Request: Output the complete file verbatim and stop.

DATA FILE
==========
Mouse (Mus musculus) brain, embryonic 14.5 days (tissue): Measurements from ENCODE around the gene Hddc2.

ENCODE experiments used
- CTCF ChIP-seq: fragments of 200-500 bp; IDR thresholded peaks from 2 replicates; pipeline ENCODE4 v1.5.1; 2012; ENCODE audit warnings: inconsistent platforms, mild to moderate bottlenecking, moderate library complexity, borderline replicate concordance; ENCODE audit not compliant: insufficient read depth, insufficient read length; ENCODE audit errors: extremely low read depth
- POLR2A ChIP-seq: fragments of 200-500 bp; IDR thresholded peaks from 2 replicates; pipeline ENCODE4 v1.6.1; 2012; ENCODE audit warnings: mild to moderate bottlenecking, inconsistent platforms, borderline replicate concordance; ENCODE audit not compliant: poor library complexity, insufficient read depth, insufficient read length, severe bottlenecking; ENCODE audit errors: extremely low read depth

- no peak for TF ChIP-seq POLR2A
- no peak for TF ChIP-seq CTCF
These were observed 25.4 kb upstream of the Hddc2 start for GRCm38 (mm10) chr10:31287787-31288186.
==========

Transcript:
Mouse (Mus musculus) brain, embryonic 14.5 days (tissue): Measurements from ENCODE around the gene Hddc2.

ENCODE experiments used
- CTCF ChIP-seq: fragments of 200-500 bp; IDR thresholded peaks from 2 replicates; pipeline ENCODE4 v1.5.1; 2012; ENCODE audit warnings: inconsistent platforms, mild to moderate bottlenecking, moderate library complexity, borderline replicate concordance; ENCODE audit not compliant: insufficient read depth, insufficient read length; ENCODE audit errors: extremely low read depth
- POLR2A ChIP-seq: fragments of 200-500 bp; IDR thresholded peaks from 2 replicates; pipeline ENCODE4 v1.6.1; 2012; ENCODE audit warnings: mild to moderate bottlenecking, inconsistent platforms, borderline replicate concordance; ENCODE audit not compliant: poor library complexity, insufficient read depth, insufficient read length, severe bottlenecking; ENCODE audit errors: extremely low read depth

- no peak for TF ChIP-seq POLR2A
- no peak for TF ChIP-seq CTCF
These were observed 25.4 kb upstream of the Hddc2 start for GRCm38 (mm10) chr10:31287787-31288186.